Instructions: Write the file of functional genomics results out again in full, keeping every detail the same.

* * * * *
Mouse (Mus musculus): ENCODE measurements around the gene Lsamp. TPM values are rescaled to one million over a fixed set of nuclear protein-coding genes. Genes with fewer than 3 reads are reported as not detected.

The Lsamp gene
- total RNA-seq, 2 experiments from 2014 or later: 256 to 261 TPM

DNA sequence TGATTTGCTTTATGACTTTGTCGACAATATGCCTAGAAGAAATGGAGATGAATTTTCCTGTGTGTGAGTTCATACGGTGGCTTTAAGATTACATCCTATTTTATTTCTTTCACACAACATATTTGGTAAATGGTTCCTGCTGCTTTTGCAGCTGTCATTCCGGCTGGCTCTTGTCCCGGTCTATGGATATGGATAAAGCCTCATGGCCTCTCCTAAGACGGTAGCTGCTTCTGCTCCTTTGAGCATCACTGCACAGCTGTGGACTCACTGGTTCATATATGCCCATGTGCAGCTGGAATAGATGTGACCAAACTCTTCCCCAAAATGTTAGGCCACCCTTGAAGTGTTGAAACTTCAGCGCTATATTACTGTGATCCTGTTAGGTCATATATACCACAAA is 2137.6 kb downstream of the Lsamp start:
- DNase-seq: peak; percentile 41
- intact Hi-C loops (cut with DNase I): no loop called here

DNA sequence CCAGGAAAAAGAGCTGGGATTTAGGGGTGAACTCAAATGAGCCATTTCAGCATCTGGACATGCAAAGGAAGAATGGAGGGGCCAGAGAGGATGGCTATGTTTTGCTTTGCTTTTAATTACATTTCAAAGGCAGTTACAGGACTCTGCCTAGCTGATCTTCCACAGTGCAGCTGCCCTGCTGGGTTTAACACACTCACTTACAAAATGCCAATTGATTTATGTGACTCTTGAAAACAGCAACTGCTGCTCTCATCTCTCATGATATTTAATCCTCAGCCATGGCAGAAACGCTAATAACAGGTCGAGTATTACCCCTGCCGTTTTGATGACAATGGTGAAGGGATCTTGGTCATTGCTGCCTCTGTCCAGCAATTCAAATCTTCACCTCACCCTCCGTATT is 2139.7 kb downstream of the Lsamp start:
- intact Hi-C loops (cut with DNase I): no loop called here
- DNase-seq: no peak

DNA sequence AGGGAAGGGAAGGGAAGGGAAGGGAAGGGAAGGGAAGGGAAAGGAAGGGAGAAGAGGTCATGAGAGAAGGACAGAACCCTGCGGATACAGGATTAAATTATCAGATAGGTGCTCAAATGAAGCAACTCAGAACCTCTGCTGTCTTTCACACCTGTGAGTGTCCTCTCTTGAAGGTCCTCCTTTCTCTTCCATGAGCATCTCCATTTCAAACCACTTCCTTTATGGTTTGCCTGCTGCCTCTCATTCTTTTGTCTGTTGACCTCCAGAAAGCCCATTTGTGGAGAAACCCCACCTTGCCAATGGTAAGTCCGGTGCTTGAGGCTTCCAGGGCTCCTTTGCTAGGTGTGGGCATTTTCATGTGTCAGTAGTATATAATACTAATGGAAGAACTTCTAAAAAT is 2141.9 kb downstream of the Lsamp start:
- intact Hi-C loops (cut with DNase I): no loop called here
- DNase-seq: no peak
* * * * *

Mouse (Mus musculus): ENCODE measurements around the gene Lsamp. TPM values are rescaled to one million over a fixed set of nuclear protein-coding genes. Genes with fewer than 3 reads are reported as not detected.

The Lsamp gene
- total RNA-seq, 2 experiments from 2014 or later: 256 to 261 TPM

DNA sequence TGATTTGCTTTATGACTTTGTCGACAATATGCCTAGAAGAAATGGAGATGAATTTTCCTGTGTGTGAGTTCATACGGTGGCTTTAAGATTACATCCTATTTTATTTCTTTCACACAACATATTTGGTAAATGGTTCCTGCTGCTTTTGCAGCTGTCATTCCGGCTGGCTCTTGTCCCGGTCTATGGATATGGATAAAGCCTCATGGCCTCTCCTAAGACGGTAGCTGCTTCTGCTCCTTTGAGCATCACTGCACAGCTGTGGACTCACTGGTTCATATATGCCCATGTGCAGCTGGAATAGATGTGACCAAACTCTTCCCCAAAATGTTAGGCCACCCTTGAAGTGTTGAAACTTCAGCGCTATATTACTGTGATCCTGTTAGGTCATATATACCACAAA is 2137.6 kb downstream of the Lsamp start:
- DNase-seq: peak; percentile 41
- intact Hi-C loops (cut with DNase I): no loop called here

DNA sequence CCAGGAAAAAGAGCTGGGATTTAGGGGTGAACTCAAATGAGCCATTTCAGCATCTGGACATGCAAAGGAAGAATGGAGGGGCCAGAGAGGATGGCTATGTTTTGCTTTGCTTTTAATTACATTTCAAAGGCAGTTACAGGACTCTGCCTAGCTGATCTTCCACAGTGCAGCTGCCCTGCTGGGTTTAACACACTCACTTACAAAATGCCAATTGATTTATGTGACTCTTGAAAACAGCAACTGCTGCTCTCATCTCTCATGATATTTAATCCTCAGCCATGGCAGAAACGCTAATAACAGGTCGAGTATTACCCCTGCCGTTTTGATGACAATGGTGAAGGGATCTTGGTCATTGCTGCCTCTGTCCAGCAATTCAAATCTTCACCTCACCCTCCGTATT is 2139.7 kb downstream of the Lsamp start:
- intact Hi-C loops (cut with DNase I): no loop called here
- DNase-seq: no peak

DNA sequence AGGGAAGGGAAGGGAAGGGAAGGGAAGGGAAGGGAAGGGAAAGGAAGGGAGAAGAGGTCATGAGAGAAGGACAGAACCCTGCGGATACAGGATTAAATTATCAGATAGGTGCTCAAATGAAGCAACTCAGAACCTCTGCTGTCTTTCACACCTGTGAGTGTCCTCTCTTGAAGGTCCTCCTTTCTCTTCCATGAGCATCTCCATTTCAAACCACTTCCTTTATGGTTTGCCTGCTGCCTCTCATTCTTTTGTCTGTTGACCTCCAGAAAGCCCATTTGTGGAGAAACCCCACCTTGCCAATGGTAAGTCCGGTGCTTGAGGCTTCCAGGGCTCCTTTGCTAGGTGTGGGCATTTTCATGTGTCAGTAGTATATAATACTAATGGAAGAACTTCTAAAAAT is 2141.9 kb downstream of the Lsamp start:
- intact Hi-C loops (cut with DNase I): no loop called here
- DNase-seq: no peak